Links

Software

The Waspmote device communicates with the LoRaWAN module via UART. So different commands are sent from the microcontroller unit to the module so as to perform different tasks.

Waspmote libraries

Waspmote LoRaWAN files

The files related to the LoRaWAN libraries for these modules are:
  • WaspLoRaWAN.h
  • WaspLoRaWAN.cpp
It is mandatory to include the LoRaWAN library when using these modules. So the following line must be added at the beginning of the code:
#include <WaspLoRaWAN.h> or #include <WaspLoRaWAN_Global.h>
The include above will depend on the LoRaWAN module in use.

Class constructor

To start using the Waspmote LoRaWAN library, an object from the WaspLoRaWAN class must be created. This object, called LoRaWAN, is already created by default inside Waspmote LoRaWAN library. It will be usedthrough this guide to show how Waspmote works.
When using the class constructor, all variables are initialized to a default value.

API constants (common)

The API constants used in functions are:
Constant
Description
LORAWAN_ANSWER_OK
Successful response to a function
LORAWAN_ANSWER_ERROR
Erratic response to a function
LORAWAN_NO_ANSWER
No response to a function
LORAWAN_INIT_ERROR
Required keys to join to a network were not initialized
LORAWAN_LENGTH_ERROR
Data to be sent length limit exceeded
LORAWAN_SENDING_ERROR
Server did not response
LORAWAN_NOT_JOINED
Module has not joined a network
LORAWAN_INPUT_ERROR
Invalid input parameter
LORAWAN_VERSION_ERROR
The module does not support this function

API constants LoRaWAN

Constant
Description
RN2483_MODULE
LoRaWAN module plugged is LoRaWAN EU
RN2903_MODULE
LoRaWAN module plugged is LoRaWAN US
RN2903_IN_MODULE
LoRaWAN module plugged is LoRaWAN IN
RN2903_AS_MODULE
LoRaWAN module plugged is LoRaWAN ASIA-PAC / LATAM

API constants LoRaWAN Global

Constant
Description
AS923
LoRaWAN module is configured for AS923
AU915
LoRaWAN module is configured for AU915
EU868
LoRaWAN module is configured for EU868
KR920
LoRaWAN module is configured for KR920
IN865
LoRaWAN module is configured for IN865
US915
LoRaWAN module is configured for US915
SUB_BAND_0 to SUB_BAND_7
LoRaWAN subband for AU915 and US915 modules configuration

API variables

The variables used inside functions and Waspmote codes are:
Variable
Description
_buffer
The buffer of memory used for storing the responses from the module
_length
The useful length of the buffer
_def_delay
The time to wait after sending every command until listen for a response
_baudrate
The baudrate to be used when the module is switched on
_uart
The selected UART (regarding the socket used: SOCKET0 or SOCKET1)
_adr
The adaptive data rate state (on or off)
_ar
The automatic reply state (on or off)
_eui
The buffer used for storing the preprogrammed globally unique identifier from the module's hardware
_devEUI
The buffer used for storing the globally unique identifier for the module (software programmable)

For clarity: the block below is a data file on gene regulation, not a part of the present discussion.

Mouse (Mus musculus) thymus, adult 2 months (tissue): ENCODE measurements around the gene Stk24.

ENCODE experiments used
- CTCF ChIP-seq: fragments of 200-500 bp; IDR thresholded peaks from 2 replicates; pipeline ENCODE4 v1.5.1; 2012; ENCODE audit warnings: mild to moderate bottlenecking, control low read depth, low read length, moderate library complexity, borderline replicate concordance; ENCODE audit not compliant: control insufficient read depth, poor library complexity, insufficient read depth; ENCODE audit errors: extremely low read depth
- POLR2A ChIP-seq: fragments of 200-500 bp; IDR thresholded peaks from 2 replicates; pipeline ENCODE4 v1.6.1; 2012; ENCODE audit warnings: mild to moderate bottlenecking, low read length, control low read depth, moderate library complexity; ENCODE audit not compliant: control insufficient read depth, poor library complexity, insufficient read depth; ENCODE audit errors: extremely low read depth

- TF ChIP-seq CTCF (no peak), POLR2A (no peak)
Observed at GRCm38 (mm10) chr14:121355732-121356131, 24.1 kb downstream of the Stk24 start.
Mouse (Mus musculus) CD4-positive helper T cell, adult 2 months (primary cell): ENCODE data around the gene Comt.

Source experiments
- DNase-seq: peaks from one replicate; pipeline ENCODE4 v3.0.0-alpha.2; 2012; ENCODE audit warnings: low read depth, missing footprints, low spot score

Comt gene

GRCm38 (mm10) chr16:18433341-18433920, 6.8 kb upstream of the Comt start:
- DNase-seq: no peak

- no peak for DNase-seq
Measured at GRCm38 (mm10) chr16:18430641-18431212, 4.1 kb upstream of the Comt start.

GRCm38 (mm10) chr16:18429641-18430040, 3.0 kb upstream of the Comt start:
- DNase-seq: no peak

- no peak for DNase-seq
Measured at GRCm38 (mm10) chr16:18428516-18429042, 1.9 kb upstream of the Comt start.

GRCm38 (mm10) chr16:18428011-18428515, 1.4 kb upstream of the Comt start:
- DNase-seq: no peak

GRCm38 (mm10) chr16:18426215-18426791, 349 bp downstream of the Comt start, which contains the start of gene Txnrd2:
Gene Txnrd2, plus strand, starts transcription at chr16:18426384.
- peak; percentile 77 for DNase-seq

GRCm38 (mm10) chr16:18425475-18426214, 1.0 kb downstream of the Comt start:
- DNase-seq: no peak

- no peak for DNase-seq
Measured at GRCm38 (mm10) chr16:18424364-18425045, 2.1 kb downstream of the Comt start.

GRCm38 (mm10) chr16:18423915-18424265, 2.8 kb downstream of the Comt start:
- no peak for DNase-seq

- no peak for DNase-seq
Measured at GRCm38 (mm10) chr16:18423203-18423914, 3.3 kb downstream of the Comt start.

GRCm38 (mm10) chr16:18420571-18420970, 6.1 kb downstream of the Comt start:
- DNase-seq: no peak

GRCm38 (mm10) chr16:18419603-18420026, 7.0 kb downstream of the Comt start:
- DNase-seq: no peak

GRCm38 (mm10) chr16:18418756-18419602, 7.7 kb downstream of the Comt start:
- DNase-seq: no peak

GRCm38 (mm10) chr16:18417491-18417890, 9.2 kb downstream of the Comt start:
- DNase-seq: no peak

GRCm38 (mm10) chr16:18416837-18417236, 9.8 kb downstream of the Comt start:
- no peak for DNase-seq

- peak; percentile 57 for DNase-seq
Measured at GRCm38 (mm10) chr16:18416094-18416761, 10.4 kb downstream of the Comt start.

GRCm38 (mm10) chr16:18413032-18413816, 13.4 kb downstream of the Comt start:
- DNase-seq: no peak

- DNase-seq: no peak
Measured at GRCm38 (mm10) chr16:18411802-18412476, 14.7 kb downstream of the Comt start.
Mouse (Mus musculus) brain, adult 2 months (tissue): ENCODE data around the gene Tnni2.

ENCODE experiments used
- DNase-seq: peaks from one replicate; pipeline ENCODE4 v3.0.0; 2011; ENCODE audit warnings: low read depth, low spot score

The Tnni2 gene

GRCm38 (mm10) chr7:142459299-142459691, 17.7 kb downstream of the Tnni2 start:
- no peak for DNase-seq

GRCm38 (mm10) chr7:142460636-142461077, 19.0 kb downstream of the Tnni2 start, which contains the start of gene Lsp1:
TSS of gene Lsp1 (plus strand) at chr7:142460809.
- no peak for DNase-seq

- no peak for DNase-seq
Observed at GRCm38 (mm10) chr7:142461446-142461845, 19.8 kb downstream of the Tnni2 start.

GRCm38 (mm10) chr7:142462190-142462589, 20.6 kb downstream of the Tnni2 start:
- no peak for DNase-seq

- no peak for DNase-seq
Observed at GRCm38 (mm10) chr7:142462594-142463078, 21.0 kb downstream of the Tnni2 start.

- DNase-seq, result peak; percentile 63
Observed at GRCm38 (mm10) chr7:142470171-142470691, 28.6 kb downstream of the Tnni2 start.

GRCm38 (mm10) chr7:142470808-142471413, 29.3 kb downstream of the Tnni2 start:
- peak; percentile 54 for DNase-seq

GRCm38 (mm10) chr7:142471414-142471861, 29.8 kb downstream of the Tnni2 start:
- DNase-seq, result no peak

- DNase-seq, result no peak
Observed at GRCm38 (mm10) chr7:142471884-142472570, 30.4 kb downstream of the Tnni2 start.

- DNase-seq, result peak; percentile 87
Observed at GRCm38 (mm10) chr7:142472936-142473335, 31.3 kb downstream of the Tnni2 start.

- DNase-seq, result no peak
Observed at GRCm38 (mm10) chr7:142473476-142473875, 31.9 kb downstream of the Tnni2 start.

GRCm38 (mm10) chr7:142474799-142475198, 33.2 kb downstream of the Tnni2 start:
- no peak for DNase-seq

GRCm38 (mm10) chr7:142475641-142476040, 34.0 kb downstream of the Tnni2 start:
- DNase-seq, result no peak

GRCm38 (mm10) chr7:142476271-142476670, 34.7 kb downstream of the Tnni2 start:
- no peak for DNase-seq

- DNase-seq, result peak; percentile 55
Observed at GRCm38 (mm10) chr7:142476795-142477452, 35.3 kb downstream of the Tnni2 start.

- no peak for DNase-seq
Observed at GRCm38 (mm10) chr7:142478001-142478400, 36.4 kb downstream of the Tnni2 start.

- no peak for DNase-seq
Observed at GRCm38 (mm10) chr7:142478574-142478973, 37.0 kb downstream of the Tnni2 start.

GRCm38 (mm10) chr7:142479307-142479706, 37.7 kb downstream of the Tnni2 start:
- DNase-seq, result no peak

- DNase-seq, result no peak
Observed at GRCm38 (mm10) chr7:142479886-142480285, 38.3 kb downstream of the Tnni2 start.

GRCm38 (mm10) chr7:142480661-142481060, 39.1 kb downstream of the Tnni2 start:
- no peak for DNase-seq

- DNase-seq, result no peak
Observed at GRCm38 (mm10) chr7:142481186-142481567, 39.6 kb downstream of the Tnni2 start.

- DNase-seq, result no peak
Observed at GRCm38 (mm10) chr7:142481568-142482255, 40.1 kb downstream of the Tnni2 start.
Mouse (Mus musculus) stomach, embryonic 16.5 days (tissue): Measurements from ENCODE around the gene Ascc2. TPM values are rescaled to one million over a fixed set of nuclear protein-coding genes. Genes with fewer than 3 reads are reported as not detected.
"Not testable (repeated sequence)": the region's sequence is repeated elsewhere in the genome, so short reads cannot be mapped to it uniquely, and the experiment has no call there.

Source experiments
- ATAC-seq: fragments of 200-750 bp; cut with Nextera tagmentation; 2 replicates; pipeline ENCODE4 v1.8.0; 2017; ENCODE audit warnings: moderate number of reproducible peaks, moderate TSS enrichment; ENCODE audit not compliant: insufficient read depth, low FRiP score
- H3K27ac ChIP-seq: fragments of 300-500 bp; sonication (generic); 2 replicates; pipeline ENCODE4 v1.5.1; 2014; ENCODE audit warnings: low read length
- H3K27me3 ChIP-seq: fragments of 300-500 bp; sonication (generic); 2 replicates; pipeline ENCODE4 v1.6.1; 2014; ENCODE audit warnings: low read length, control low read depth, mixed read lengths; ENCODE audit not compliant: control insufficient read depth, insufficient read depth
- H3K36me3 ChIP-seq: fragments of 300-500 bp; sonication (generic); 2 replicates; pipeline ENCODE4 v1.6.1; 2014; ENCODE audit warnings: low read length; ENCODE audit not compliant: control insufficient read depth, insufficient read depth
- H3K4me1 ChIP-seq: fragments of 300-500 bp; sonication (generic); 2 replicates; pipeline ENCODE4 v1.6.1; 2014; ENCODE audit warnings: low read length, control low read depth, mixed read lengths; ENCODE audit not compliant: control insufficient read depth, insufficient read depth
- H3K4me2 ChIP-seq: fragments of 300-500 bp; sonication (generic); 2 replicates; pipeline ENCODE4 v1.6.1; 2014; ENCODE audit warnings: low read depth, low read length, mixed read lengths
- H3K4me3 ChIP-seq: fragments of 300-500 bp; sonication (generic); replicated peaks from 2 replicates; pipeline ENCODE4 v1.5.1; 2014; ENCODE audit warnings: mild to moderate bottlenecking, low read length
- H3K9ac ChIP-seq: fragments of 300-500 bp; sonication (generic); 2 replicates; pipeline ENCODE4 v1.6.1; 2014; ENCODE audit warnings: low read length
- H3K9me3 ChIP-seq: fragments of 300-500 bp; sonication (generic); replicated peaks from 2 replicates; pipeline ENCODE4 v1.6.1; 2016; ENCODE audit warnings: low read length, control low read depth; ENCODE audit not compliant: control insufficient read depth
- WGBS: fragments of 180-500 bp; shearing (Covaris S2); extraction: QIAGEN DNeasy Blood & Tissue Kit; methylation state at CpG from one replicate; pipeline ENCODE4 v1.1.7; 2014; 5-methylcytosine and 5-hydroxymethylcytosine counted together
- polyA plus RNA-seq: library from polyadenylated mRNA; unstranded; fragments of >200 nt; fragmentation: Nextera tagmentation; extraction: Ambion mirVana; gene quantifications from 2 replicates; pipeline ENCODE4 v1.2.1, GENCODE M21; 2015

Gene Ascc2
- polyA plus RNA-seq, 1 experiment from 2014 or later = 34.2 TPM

_appEUI
The buffer used for storing the application identifier for the module
_nwkSKey
The buffer used for storing the network session key for the module
_appSKey
The buffer used for storing the application session key for the module
_appKey
The buffer used for storing the application key for the module
_devAddr
The buffer used for storing network device address for module
_band
The buffer used for storing the frequency band
_margin
The demodulation margin received in the last Link Check Answer frame
_gwNumber
The number of gateways successfully received the last Link Check Answer frame
_freq
The buffer used for storing the operating frequency for every channel
_radioFreq
The transceiver operating frequency
_radioFreqDev
The transceiver frequency deviation
_preambleLength
The preamble length for transceiver
_dCycle
The buffer used for storing the operating duty cycle for every channel
_drrMin
The minimum operating data rate range for every channel
_drrMax
The maximum operating data rate range for every channel
_dCyclePS
The duty cycle prescaler (which can only be configured by the server)
_crcStatus
The CRC status to determine if it is to be included during operation
_powerIndex
The output power to be used on LoRaWAN transmissions
_dataRate
The data rate to be used on LoRaWAN transmissions
_retries
The number of retransmissions for an uplink
_upCounter
The value of the uplink frame counter
_downCounter
The value of the downlink frame counter
_radioPower
The output power level used by the transceiver
_radioSF
The spreading factor to be used by the transceiver
_radioRxBW
The receiving bandwidth used by the transceiver
_radioCR
The coding rate used by the transceiver
_radioWDT
The time to be used by the transceiver watchdog timer
_radioBW
The value used for the transceiver bandwidth
_radioSNR
The SNR value for the last received packet by the transceiver
_radioMode
The buffer to save the operative radio mode
_radioBitRate
The operative radio bit rate
_supplyPower
The voltage level read by the module
_rx2DataRate
The second receiving window data rate
_rx2Frequency
The second receiving window frequency
_rx1Delay
The first receiving window delay
_macStatus
The MAC status register from the module
_status
The status of every LoRaWAN channel
_data
The buffer of memory used for storing data received from the back-end
_port
The port where data was received
_dataReceived
The flag used to inform if any data was received
_version
The version of the module plugged into Waspmote
_bandABZ
Band used for the LoRaWAN JP / KR type module

API functions

Through this guide there are lots of examples of using functions. In these examples, API functions are called to execute the commands, storing in their related variables the parameter value in each case. The functions are called using the predefined object LoRaWAN.
All public functions return one of these possible values:
  • LORAWAN_ANSWER_OK = 0
  • LORAWAN_ANSWER_ERROR = 1
  • LORAWAN_NO_ANSWER = 2
  • LORAWAN_INIT_ERROR = 3
  • LORAWAN_LENGTH_ERROR = 4
  • LORAWAN_SENDING_ERROR = 5
  • LORAWAN_NOT_JOINED = 6
  • LORAWAN_INPUT_ERROR = 7
  • LORAWAN_VERSION_ERROR = 8

Module system management features

Switch on

The ON() function allows to switch on the LoRaWAN module, it opens the MCU UART for communicating with the module and it automatically enters into command mode.
In addition, when the module has been powered and communication is opened, this function checks whethera module is plugged to the socket and which type of module has been plugged. This check is done within every function that reboots the module such as “ON”, “reset” or “factoryReset”.